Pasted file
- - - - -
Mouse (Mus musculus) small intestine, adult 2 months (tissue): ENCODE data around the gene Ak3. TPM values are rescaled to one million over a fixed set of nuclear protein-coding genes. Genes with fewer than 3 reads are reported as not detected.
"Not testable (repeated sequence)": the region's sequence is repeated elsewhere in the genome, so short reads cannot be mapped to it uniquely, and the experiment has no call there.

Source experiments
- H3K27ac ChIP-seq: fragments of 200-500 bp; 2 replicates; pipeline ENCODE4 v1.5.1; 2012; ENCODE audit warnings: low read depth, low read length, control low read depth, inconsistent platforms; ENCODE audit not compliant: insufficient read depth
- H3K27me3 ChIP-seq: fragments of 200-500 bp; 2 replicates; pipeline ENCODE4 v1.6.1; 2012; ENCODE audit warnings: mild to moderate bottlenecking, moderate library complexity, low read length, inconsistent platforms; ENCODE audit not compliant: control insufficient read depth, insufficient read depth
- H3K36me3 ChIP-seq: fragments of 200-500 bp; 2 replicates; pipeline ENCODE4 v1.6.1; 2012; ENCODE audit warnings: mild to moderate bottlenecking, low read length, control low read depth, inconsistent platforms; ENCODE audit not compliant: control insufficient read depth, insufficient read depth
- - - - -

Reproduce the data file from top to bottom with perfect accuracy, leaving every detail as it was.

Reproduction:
Mouse (Mus musculus) small intestine, adult 2 months (tissue): ENCODE data around the gene Ak3. TPM values are rescaled to one million over a fixed set of nuclear protein-coding genes. Genes with fewer than 3 reads are reported as not detected.
"Not testable (repeated sequence)": the region's sequence is repeated elsewhere in the genome, so short reads cannot be mapped to it uniquely, and the experiment has no call there.

Source experiments
- H3K27ac ChIP-seq: fragments of 200-500 bp; 2 replicates; pipeline ENCODE4 v1.5.1; 2012; ENCODE audit warnings: low read depth, low read length, control low read depth, inconsistent platforms; ENCODE audit not compliant: insufficient read depth
- H3K27me3 ChIP-seq: fragments of 200-500 bp; 2 replicates; pipeline ENCODE4 v1.6.1; 2012; ENCODE audit warnings: mild to moderate bottlenecking, moderate library complexity, low read length, inconsistent platforms; ENCODE audit not compliant: control insufficient read depth, insufficient read depth
- H3K36me3 ChIP-seq: fragments of 200-500 bp; 2 replicates; pipeline ENCODE4 v1.6.1; 2012; ENCODE audit warnings: mild to moderate bottlenecking, low read length, control low read depth, inconsistent platforms; ENCODE audit not compliant: control insufficient read depth, insufficient read depth